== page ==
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What is Capitalism?

What is capitalism?

The simple answer is a society where the dominant, political-economic, social relation is capital. Or the ideological context that supports such a system.

Below is the longer explanation.

Capitalism (as in capitalist society) is a society in which the dominant social relation is capital. A social relation, in this context, represents relations that people hold with regard to one another, e.g., a parent to child, king to subjects, slave to master, etc. This social relation exists along with and/or beside slavery/servitude and feudal relations. A common error, or not so much an error as it is a key omission that hinders a more nuanced understanding, is not seeing feudal and slave relations as forms that play an integral role in the development, growth and maintenance of capitalist society. Capitalism represents, really, an evolved form of slave and feudal relations, particularly in terms of dominant, class-based, political-economic relations.

We saw this play out, significantly, with the American (U.S.) institution of slavery that saw slavery play as a substitute for the feudal and capitalist relations that were able to take place in European society, outside of the settler, colonial context of the Americans. In that same context, we saw how much of a role slavery, colonialism and the development of white supremacist ideology played in the development of capitalism and expansion of wealth and empire.

To distinguish, still, between capitalism and the feudal and slave relations compared above, the marking or distinguishing feature in capitalist society is the socialization and generalized production of commodities. This is production that is now done by and for all of society and where things are mass-produced. This can also be viewed in comparison to a society where this is done by individuals or small groups that mostly produce for themselves. Through the process of production and distribution, surplus value is created and appropriated privately, at least in most cases. There are certain exceptions where publicly provided services are granted and some level of control might be had by a popular majority of government relations. It, however, must be strongly noted that, for the most part, a feature of a capitalist society, as would be the case with any other social relation being dominate, it extends to state power. As it would be rather foolish to assume kings in a monarchy, aristocrats, lords or other religious leaders in theocratic relations did not assume the dominant control of the state.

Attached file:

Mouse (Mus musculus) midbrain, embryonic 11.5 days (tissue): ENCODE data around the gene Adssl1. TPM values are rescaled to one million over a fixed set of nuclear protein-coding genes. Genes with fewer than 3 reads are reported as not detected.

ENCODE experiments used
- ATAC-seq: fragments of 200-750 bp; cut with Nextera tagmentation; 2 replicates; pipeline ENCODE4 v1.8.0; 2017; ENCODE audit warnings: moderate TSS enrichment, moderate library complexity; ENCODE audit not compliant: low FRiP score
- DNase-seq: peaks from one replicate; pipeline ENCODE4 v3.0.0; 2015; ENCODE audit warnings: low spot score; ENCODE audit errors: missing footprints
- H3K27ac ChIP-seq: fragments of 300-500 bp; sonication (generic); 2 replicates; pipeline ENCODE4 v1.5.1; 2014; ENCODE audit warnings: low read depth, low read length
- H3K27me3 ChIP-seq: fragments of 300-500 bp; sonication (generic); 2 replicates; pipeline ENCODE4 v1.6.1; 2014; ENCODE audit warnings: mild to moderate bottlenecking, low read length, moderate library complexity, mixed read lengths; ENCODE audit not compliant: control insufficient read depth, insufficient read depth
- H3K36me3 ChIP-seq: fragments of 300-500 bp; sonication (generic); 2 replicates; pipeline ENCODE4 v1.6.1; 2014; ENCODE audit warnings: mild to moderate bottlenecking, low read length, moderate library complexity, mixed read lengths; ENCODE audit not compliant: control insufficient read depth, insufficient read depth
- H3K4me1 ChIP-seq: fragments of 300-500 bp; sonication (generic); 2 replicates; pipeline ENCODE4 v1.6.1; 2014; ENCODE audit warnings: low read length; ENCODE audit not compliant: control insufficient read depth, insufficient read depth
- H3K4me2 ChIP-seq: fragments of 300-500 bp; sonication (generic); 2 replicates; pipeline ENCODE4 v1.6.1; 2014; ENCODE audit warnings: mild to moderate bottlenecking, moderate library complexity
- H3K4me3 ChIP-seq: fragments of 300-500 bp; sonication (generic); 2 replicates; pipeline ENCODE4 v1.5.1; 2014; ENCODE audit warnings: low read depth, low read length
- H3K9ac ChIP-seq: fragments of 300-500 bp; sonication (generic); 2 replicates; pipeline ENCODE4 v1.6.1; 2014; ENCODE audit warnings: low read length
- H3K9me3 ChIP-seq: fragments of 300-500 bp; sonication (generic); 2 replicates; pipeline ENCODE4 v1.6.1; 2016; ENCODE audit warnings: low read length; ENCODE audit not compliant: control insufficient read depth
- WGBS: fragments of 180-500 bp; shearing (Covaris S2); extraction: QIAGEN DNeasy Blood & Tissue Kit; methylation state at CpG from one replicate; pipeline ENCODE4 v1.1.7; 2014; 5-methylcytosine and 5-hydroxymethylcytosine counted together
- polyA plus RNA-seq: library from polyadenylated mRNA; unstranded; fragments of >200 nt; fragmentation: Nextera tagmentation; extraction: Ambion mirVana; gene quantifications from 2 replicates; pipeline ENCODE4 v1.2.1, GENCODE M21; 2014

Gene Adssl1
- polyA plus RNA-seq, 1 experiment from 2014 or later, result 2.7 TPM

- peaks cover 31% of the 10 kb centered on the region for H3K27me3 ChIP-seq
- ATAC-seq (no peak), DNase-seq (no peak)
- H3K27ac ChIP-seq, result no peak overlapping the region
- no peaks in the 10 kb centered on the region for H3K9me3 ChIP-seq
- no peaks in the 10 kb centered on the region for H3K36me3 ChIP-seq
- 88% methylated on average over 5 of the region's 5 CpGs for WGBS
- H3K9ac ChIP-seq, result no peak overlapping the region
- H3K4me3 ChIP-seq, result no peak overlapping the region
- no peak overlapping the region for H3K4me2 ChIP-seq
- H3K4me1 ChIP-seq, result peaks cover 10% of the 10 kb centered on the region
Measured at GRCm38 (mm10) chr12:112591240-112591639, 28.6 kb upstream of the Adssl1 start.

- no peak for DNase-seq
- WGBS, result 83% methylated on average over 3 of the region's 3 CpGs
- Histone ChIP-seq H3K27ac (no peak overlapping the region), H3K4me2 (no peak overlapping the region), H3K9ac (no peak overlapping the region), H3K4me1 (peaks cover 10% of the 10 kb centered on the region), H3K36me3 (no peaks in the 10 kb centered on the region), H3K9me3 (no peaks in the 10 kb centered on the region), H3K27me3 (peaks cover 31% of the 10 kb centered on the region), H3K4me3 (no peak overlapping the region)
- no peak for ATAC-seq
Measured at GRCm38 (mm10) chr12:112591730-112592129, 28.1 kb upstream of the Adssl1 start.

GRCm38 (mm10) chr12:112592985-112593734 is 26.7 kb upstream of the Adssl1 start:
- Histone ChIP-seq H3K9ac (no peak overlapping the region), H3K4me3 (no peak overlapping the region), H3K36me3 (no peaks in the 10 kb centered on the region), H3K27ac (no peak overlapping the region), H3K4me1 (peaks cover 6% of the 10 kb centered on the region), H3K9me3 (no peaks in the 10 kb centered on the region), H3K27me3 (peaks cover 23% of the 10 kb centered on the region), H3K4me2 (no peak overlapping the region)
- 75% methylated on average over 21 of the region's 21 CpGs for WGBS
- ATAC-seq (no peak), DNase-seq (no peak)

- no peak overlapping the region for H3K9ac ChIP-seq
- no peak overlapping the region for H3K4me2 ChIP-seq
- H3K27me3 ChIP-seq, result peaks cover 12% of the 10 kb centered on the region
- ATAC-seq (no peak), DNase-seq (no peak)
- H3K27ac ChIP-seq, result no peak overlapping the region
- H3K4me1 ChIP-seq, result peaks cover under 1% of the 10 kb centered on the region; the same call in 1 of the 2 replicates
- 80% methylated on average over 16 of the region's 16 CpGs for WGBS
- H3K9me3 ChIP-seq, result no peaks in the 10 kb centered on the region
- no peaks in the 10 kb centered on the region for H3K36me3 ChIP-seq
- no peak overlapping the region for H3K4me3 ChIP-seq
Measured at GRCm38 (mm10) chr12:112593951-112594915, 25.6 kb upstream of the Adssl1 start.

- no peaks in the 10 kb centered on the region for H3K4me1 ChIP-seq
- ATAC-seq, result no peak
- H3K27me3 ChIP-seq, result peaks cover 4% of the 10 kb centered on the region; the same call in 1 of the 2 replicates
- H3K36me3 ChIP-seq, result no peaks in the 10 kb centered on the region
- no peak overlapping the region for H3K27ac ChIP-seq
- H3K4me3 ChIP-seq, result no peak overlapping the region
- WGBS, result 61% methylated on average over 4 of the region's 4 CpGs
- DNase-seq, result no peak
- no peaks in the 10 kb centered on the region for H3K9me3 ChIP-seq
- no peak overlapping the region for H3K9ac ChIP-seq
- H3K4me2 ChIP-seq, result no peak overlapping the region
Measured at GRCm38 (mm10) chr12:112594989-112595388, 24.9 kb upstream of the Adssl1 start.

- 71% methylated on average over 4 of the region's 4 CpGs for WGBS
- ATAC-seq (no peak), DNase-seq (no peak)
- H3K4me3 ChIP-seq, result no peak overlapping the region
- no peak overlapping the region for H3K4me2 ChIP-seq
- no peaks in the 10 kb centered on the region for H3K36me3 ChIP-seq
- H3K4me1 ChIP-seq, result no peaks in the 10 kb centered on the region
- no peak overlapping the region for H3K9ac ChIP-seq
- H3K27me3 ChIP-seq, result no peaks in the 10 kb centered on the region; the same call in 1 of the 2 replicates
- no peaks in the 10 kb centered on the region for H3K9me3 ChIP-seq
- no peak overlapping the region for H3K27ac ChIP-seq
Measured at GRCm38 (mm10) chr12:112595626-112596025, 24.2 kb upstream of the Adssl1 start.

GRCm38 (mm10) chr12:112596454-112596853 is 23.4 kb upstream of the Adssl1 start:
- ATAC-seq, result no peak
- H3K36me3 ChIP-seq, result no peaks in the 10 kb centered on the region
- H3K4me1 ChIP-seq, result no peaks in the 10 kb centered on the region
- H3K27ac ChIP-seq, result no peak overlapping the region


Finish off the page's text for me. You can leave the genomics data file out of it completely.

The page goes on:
Drawing again from the example of slavery in the U.S., we saw rather clearly, a slave-owning leadership class of Founding Fathers, extended through the vast majority of early presidents. When a post-Civil War, post-Emancipation structure transitioned, it immediately involved a class of Big Business who ushered in a Gilded Age. To connect even back to the original point about slavery and feudal relation, in the form of black codes, convict leasing and sharecropping/debt peonage, we saw neo-feudal, neo-slave structures play an extremely important economic and social role in that transition during the eras of Reconstruction and Jim Crow. In the realm of low cost and even particularly agricultural labor, during and after the Civil Rights era, we saw a transition to migrant and illegal immigrant laborers. The same, albeit legal, insistence on immigration took place following the Civil War, as well.

Back to capitalism, the socialized and generalized features of production are distinct from individual subsistence, low/moderate trade and individual relations. On an individual level, the distinction is even that of the exchange and value in money/commodities, as opposed to direct production. For this one can think workers (slaves, serfs, peons or otherwise) producing commodities for an owner to sell for the production of textile/cloth/fabric, versus slaves providing food, building estates, etc. In this situation, while the particular relationship may be that of slavery/serfdom, the overall social relation or universal/dominant relation in society can still be capitalistic in nature.


Austin Mayle

Austin Mayle

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